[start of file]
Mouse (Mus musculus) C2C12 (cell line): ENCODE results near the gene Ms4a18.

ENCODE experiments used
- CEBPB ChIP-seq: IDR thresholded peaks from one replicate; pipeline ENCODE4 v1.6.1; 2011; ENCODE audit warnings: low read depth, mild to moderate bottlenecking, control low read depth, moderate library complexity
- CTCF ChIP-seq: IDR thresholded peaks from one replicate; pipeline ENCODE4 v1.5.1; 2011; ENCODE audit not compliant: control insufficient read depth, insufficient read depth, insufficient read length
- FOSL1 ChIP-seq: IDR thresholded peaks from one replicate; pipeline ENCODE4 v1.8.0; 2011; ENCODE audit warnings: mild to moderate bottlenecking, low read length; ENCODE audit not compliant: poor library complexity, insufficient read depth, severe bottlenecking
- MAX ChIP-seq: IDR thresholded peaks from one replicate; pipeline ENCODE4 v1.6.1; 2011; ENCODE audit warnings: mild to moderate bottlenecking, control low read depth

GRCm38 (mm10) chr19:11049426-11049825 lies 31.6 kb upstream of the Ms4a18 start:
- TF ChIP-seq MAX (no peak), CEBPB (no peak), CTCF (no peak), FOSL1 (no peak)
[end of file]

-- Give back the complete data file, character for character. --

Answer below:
Mouse (Mus musculus) C2C12 (cell line): ENCODE results near the gene Ms4a18.

ENCODE experiments used
- CEBPB ChIP-seq: IDR thresholded peaks from one replicate; pipeline ENCODE4 v1.6.1; 2011; ENCODE audit warnings: low read depth, mild to moderate bottlenecking, control low read depth, moderate library complexity
- CTCF ChIP-seq: IDR thresholded peaks from one replicate; pipeline ENCODE4 v1.5.1; 2011; ENCODE audit not compliant: control insufficient read depth, insufficient read depth, insufficient read length
- FOSL1 ChIP-seq: IDR thresholded peaks from one replicate; pipeline ENCODE4 v1.8.0; 2011; ENCODE audit warnings: mild to moderate bottlenecking, low read length; ENCODE audit not compliant: poor library complexity, insufficient read depth, severe bottlenecking
- MAX ChIP-seq: IDR thresholded peaks from one replicate; pipeline ENCODE4 v1.6.1; 2011; ENCODE audit warnings: mild to moderate bottlenecking, control low read depth

GRCm38 (mm10) chr19:11049426-11049825 lies 31.6 kb upstream of the Ms4a18 start:
- TF ChIP-seq MAX (no peak), CEBPB (no peak), CTCF (no peak), FOSL1 (no peak)